Laboratory Safety Culture by Christopher Pettinato
"How do you get people to buy into safety?" This is the "$64,000" question being asked by the National Academies Board on Chemical Sciences and Technology (NABCST) following a preliminary review of the results of an international survey of researchers' workplace attitudes and practices regarding safety. Nature, which published the survey's preliminary findings in its January 2, 2013 edition (http://www.nature.com/news/safety-survey-reveals-lab-risks-1.12121), helped launch the survey on behalf of UCLA's Center for Laboratory Safety. The Center was established in 2011 following the death of a research assistant. This incident has been widely covered, mostly recently for the criminal charges filed against the Principal Investigator, and has forced scientists to reexamine their laboratory's safety practices. The survey, to-date the most comprehensive of its kind, was responded to by ~2,400 scientists, mostly from the United States and United Kingdom.
The baseline study revealed that while 86% of respondents stated that their laboratories were safe, roughly 50% noted that their laboratory had suffered work-related injuries and 30% reported having witnessed at least one significant injury requiring medical attention. Additionally, more than 25% reported sustaining an injury, which they had not reported to their supervisor. The results from some of the more specific questions in the survey indicate that safety standards are often not followed, with 50% of respondents agreeing that laboratory safety could be improved. Differences between junior (i.e., postdocs and PhD students) and senior scientists (i.e., professors, PIs and department heads) were also noted, with 40% of junior scientists stating that laboratory personnel worked alone in the laboratory on a daily basis, while only 26% of senior scientists reported this occurrence. The authors posit that senior scientists may not have a firm understanding of the safety culture in their own laboratory.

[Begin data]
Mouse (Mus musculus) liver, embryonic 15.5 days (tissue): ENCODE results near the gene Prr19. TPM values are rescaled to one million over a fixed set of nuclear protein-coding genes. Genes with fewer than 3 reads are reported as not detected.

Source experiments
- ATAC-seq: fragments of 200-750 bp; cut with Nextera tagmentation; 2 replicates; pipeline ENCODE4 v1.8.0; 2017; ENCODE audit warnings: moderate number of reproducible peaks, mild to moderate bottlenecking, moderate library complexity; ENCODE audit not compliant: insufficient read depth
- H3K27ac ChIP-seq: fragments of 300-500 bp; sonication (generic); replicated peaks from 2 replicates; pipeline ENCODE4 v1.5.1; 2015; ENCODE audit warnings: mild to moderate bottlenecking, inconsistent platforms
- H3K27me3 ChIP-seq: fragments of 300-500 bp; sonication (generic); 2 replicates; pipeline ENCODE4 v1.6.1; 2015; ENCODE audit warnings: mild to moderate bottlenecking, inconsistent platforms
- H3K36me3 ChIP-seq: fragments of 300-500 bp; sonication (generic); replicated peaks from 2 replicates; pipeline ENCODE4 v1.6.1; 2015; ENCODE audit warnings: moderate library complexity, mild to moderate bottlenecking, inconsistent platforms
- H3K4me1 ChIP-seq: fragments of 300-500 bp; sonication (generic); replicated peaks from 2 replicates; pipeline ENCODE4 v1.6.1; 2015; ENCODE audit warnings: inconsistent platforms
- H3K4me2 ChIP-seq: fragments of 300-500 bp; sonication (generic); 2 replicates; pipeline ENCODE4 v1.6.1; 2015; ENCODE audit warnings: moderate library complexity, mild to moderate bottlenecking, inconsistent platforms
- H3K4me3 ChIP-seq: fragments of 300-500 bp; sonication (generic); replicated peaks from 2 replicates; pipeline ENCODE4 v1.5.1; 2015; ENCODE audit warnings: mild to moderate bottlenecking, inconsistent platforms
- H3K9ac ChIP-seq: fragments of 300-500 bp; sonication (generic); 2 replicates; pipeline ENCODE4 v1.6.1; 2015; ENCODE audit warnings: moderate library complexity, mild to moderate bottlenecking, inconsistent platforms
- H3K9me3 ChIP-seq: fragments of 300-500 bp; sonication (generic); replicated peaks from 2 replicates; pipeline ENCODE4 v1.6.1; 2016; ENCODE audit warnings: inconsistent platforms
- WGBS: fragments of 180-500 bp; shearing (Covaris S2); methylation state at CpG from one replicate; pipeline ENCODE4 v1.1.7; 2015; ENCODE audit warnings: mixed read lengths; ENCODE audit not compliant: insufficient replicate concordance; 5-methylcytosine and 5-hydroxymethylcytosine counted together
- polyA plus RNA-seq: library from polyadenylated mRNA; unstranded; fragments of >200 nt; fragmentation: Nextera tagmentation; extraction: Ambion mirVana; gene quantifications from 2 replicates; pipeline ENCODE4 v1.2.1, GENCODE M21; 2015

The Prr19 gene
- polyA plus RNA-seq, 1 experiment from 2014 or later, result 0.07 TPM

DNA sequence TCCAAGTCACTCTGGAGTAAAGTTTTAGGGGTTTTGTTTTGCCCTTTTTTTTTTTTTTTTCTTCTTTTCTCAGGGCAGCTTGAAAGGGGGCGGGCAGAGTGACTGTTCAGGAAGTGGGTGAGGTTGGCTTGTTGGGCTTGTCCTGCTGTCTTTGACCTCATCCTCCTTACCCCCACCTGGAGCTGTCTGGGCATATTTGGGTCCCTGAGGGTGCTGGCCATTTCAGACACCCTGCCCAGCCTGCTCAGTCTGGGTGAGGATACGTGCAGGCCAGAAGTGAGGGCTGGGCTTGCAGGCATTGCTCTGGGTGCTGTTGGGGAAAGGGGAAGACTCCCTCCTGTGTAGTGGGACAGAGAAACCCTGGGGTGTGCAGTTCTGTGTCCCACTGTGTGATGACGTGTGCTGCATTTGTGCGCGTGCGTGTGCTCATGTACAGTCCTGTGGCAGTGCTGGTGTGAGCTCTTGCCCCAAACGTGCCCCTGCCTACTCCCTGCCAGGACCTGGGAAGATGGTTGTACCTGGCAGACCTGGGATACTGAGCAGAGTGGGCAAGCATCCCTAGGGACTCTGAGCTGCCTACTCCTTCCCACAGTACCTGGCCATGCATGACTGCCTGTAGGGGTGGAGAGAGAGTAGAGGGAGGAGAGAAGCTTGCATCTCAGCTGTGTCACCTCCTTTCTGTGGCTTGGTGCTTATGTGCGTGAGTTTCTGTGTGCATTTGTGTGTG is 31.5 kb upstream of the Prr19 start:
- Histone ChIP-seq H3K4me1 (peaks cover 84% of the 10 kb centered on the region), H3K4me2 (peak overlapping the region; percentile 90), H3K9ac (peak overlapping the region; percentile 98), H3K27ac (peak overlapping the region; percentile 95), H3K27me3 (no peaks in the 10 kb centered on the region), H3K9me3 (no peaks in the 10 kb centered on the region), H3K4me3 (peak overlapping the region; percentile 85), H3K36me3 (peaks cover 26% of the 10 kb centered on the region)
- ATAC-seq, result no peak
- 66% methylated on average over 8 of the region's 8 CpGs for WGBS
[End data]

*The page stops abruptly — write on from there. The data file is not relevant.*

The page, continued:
Truthfully, the scientific research and safety communities did not need the NABCST to ask the "$64,000" safety buy-in question. In fact the safety professional community has been asking this question, albeit somewhat informally, for decades. The answer inevitably informs us that safety must be a part of the fabric of an organization for buy-in to occur at all levels, and that in fact, safety must be a priority at all levels of an organization for it to be relevant. For safety to be a priority at all levels, EVERYONE in the organization must play an active role in establishing, fulfilling and reinforcing responsibilities for themselves and for their colleagues. This means continuous dialogue with all stakeholders and self-policing of institutional policies and standards, coupled with periodic benchmarking by safety professionals or safety-savvy senior scientists. While we pause to take a look at our own safety fabric, NABCST will be partnering with behavioral scientists later this year to develop practical guidance for researchers on how to establish a better safety culture and attempt to more formally answer the "$64,000" question.
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